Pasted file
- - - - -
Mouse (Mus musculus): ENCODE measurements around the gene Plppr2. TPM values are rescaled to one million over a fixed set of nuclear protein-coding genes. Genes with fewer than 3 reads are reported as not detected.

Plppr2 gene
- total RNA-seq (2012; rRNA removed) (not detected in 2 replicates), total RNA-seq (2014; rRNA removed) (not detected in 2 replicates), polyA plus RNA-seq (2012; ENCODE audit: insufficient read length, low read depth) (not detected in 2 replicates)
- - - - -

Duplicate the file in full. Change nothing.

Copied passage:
Mouse (Mus musculus): ENCODE measurements around the gene Plppr2. TPM values are rescaled to one million over a fixed set of nuclear protein-coding genes. Genes with fewer than 3 reads are reported as not detected.

Plppr2 gene
- total RNA-seq (2012; rRNA removed) (not detected in 2 replicates), total RNA-seq (2014; rRNA removed) (not detected in 2 replicates), polyA plus RNA-seq (2012; ENCODE audit: insufficient read length, low read depth) (not detected in 2 replicates)